Romania. In April, the European Commission declared that
all EU countries must present national strategies during the
year on how Roma are to be integrated and their living
conditions improved. According to
Countryaah official site, the Romania have worse opportunities in
terms of education, health care, housing and access to work,
according to the Commission, which identified Romania and
Bulgaria as the countries where discrimination is the worst.
The year was marked by continued financial tightening for
an already pressed Romanian people. The measures were a
prerequisite for Romania to obtain its loans from the
International Monetary Fund (IMF), necessary to cover the
large budget deficit and eventually remove it.
Among the severely criticized decisions were the halt to
pension increases for those who have retired in the last ten
years. The protests were met by President Traian Băsescu,
arguing that Romania would go bankrupt if the country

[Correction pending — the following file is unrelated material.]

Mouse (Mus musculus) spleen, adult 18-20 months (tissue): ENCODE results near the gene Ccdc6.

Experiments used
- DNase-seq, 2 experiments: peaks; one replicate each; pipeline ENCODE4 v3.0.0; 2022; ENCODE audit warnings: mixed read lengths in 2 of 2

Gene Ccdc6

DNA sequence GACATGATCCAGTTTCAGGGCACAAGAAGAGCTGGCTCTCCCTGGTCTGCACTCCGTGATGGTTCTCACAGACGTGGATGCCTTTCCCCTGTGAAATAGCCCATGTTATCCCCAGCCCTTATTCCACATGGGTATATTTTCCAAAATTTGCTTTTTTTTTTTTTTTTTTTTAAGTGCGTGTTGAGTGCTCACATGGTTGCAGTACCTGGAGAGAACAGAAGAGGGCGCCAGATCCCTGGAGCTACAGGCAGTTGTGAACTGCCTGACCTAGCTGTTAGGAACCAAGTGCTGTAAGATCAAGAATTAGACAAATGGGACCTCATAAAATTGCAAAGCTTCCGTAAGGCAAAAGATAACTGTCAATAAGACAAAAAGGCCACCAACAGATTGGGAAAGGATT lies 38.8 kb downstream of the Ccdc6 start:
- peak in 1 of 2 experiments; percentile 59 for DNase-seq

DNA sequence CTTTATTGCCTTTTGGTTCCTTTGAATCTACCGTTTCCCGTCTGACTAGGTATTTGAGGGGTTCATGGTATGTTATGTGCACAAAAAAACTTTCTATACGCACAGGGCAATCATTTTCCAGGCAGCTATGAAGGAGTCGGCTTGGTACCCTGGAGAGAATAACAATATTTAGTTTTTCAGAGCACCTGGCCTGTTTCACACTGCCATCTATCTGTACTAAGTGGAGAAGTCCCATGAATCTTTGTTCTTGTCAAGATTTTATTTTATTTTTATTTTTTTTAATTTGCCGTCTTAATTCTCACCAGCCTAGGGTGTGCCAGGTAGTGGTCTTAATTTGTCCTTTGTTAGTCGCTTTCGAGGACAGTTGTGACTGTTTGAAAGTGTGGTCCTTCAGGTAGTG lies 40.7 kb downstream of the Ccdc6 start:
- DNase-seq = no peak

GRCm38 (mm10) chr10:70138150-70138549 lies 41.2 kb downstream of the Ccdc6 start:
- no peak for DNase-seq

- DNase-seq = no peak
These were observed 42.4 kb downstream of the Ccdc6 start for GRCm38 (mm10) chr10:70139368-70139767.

continued to borrow for pensions and government employees'
salaries. The public servants lost, among other things.
holiday allowance and overtime allowance. It was a big
disappointment for Romania when in September the country was
refused from the EU for membership in the Schengen passport
union. Romania, like Bulgaria, had fulfilled the conditions,
but two countries vetoed it, Finland and the Netherlands.
They considered that the border control of Romania and
Bulgaria at the EU's external border was not effective
enough. In Romania, the opposition demanded that the
responsible Ministers for Home Affairs,
When King Mikael (Mihai) turned 90 in October, he was
invited to speak before the Romanian Parliament. He
emphasized, among other things, the need for better
political leadership and more democracy, a message that
President Băsescu and several ministers boycotted. It was
the first time Mikael spoke in Parliament since he was
forced to leave the throne in 1947.